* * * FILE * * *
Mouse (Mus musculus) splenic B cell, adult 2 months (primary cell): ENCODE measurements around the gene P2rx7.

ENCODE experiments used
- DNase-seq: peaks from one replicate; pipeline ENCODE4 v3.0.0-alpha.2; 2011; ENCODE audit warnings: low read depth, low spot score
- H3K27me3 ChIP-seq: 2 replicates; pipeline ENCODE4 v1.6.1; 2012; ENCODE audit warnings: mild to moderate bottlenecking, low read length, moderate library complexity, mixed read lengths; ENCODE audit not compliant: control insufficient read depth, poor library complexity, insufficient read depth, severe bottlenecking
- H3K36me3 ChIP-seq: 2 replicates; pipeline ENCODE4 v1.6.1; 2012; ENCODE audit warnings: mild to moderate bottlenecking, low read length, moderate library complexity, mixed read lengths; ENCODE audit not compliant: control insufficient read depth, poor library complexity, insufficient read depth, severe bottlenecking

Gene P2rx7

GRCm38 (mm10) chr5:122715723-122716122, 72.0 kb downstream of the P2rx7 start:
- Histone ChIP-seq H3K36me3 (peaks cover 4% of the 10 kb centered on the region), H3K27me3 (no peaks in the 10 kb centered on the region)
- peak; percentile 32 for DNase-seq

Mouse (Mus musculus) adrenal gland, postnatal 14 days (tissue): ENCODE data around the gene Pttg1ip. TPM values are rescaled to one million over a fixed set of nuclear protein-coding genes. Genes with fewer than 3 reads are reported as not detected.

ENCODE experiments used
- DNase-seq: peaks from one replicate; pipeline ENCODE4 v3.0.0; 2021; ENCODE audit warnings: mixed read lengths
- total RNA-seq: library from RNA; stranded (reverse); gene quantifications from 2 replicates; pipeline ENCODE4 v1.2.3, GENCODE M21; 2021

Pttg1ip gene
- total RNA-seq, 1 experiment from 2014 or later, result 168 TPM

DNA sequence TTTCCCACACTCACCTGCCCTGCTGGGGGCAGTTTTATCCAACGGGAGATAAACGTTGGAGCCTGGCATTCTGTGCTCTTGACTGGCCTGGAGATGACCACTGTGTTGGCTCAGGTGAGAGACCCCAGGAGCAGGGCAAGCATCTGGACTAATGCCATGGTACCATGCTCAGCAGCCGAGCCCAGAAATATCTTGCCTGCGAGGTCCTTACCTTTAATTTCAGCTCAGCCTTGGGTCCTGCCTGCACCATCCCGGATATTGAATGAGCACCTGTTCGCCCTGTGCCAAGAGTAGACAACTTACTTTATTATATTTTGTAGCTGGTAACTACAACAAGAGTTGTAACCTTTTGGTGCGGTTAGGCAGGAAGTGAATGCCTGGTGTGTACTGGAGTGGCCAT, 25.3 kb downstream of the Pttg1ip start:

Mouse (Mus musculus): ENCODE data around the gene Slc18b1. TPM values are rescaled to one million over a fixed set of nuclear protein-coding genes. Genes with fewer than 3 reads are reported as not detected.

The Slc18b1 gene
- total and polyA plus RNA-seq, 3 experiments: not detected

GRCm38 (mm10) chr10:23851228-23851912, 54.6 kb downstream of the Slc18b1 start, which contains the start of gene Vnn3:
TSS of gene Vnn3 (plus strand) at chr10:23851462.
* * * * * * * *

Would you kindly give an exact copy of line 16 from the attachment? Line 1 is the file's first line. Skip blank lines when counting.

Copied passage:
DNA sequence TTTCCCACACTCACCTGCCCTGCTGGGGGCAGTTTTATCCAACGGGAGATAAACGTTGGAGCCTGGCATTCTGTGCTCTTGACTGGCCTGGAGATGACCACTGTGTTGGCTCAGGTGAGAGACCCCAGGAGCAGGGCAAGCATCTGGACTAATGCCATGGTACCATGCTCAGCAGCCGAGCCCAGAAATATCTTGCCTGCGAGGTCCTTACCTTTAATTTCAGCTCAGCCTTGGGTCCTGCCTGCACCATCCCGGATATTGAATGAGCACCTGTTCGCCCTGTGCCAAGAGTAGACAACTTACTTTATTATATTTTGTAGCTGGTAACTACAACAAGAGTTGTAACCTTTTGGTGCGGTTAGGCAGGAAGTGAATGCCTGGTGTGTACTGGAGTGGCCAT, 25.3 kb downstream of the Pttg1ip start: